January 21, 2014 at 7:00pm
Curated and Directed by Jean Sherrard
In the Bullitt Cabaret

Running Time: 1 hour and 50 minutes (including an intermission)

"Holy fools" roam the Russian literary landscape. Gogol's madmen, Dostoyevsky's idiot, and Gorky's monks wander the wards of Chekhov, Tolstoy's Yasnaya Polyana, and the gulags of Solzhenitsyn, throwing stones at devils and conversing with angels. This reading is an exploration of this foundational theme of Russian literature through the works of Pushkin, Chekhov, Gogol, and more.

Part of the series: The Great Soul of Russia

SeagullThe Seagull Project was formed out of a passion for the great works of Anton Chekhov. Having met and collaborated on Seattle Shakespeare Company's wildly successful Threepenny Opera in 2011, the founding producers immediately sought a new collaboration; one which allowed the actors to take the time needed to create an ensemble and honor the work of Chekhov with bravery, honesty, simplicity, and elegance. In January of 2013, they opened The Seagull in ACT's Falls Theatre, garnering both audience and critical acclaim. In April of 2014, The Seagull Project will have the great distinction of becoming the first American ensemble in history to perform at the Ilkhom Theatre in Tashkent, Uzbekistan - a Seattle sister city. Upon their return, they will begin work on Chekhov's Three Sisters, which will be produced through the Central Heating Lab in 2015, ACT's 50th anniversary year. Learn more about The Seagull Project at www.theseagullproject.org.

By Jean Sherrard, Director of Madmen and Holy Fools

Madmen and holy fools have always flourished in Russian culture—in folktales, literature, and religion. Saint Basil, whose stunning onion-domed cathedral dominates Red Square, wandered the streets of Moscow naked, weighed down by chains, shoplifting and giving the proceeds to the poor to shame the miserly. He spoke truth to power, rebuking even Ivan the Terrible for his brutality, conversing with angels and lobbing stones at the devil. Pushkin, Gogol, Turgenev, Dostoevsky, Tolstoy, Chekhov—all shared a fascination with this essential Russian archetype, and explored it to great effect.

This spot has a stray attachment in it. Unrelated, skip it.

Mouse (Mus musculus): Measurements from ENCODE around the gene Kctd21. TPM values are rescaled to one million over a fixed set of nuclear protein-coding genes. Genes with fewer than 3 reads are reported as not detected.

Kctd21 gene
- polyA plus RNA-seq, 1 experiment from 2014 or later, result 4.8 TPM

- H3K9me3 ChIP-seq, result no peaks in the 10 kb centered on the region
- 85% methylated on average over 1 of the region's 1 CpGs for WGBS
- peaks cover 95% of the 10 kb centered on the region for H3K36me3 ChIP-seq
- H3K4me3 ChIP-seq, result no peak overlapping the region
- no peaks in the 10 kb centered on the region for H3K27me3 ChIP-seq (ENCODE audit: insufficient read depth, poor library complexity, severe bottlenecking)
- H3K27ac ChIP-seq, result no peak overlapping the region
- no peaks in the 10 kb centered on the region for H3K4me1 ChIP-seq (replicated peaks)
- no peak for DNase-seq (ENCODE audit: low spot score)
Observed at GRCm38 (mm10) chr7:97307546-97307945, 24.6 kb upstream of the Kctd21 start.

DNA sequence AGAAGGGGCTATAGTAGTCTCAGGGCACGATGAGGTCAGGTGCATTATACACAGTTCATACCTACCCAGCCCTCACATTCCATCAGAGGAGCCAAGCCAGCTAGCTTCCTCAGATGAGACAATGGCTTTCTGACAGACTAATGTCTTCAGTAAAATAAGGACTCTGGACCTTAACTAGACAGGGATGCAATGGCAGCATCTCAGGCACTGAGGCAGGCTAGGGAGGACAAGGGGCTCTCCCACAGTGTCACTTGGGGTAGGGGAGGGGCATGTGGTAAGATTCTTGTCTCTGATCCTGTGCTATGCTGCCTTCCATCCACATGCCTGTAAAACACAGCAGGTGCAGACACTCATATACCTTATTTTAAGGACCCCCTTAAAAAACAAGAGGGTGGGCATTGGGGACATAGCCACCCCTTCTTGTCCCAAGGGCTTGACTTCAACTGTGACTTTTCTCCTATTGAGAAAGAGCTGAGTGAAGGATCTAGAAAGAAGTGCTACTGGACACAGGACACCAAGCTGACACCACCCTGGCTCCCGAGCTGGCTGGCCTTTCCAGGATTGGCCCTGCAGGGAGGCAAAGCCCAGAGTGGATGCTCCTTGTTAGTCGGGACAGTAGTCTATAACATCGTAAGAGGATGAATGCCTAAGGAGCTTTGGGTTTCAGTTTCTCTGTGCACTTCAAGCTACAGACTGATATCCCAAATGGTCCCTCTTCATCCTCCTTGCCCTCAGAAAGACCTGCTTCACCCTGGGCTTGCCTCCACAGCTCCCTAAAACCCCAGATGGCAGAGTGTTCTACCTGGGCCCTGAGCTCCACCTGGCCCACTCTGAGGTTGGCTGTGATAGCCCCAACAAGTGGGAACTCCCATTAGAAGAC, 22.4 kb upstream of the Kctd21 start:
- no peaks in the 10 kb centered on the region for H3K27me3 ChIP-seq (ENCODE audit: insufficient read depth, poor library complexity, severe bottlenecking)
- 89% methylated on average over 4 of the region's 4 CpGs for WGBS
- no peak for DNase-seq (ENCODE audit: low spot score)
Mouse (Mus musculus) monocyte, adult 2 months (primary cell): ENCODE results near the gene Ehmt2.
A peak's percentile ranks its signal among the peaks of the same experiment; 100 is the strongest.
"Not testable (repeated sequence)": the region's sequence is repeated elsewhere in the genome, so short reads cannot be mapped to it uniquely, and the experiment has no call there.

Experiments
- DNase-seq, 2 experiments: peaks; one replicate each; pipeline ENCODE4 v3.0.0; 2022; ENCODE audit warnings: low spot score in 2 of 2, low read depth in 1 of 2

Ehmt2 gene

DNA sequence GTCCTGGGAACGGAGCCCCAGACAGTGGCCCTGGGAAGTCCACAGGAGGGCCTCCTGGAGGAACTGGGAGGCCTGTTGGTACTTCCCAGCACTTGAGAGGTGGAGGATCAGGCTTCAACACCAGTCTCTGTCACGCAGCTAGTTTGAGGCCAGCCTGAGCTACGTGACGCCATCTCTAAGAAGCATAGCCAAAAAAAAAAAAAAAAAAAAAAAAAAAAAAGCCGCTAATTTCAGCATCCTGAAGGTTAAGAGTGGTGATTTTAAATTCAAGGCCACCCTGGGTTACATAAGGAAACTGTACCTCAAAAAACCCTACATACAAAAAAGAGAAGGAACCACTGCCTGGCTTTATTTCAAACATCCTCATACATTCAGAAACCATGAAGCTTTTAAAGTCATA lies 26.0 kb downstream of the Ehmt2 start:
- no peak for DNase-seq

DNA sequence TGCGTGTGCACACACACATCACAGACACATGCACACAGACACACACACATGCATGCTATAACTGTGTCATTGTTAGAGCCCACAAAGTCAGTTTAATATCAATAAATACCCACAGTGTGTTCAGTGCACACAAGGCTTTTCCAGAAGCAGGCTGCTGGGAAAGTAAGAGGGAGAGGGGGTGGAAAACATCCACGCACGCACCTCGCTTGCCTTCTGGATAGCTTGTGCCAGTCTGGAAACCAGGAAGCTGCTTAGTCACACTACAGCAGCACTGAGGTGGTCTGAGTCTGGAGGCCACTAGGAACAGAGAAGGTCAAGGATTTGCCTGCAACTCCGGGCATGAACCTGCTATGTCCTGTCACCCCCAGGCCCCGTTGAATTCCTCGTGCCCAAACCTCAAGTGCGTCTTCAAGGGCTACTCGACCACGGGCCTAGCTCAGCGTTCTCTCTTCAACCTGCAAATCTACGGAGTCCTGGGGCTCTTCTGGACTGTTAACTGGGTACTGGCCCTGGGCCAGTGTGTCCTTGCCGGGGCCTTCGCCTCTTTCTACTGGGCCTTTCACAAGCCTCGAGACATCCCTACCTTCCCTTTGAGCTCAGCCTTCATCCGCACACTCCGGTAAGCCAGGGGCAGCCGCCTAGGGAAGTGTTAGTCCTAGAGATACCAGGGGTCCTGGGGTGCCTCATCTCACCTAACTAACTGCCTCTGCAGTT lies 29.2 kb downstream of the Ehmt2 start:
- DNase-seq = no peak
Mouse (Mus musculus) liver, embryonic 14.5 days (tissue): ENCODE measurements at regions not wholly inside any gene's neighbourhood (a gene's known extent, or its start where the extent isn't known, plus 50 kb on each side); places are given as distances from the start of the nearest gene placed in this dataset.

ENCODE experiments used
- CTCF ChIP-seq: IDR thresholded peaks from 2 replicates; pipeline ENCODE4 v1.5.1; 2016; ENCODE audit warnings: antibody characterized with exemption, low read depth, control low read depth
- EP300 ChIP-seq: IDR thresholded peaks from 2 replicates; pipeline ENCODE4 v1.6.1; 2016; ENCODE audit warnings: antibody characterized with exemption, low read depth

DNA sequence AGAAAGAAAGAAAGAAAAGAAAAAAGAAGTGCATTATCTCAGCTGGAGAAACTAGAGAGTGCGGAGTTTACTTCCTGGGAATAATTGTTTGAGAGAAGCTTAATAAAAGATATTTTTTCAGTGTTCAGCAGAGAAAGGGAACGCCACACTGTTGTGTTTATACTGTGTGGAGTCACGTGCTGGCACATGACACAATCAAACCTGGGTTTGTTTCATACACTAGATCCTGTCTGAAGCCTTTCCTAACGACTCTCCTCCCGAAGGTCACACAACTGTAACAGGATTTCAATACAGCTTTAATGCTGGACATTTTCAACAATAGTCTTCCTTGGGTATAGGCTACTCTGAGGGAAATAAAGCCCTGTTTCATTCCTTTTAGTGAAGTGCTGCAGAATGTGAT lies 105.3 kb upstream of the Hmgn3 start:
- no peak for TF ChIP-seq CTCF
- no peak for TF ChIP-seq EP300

Jonathan Miller, the acclaimed British stage director, appeared at Seattle's Town Hall several years ago and spoke extemporaneously and brilliantly on the role of the fool in Shakespeare. He suggested that, while England has no native tradition of Carnival, as virtually every Romance culture does, it suffices with the Shakespearian fool, who suspends rules and regulations, mocking kings and commoners in equal measure; each fool, thereby contains his own carnival, his own upending of traditions and social conventions through chaotic inspiration.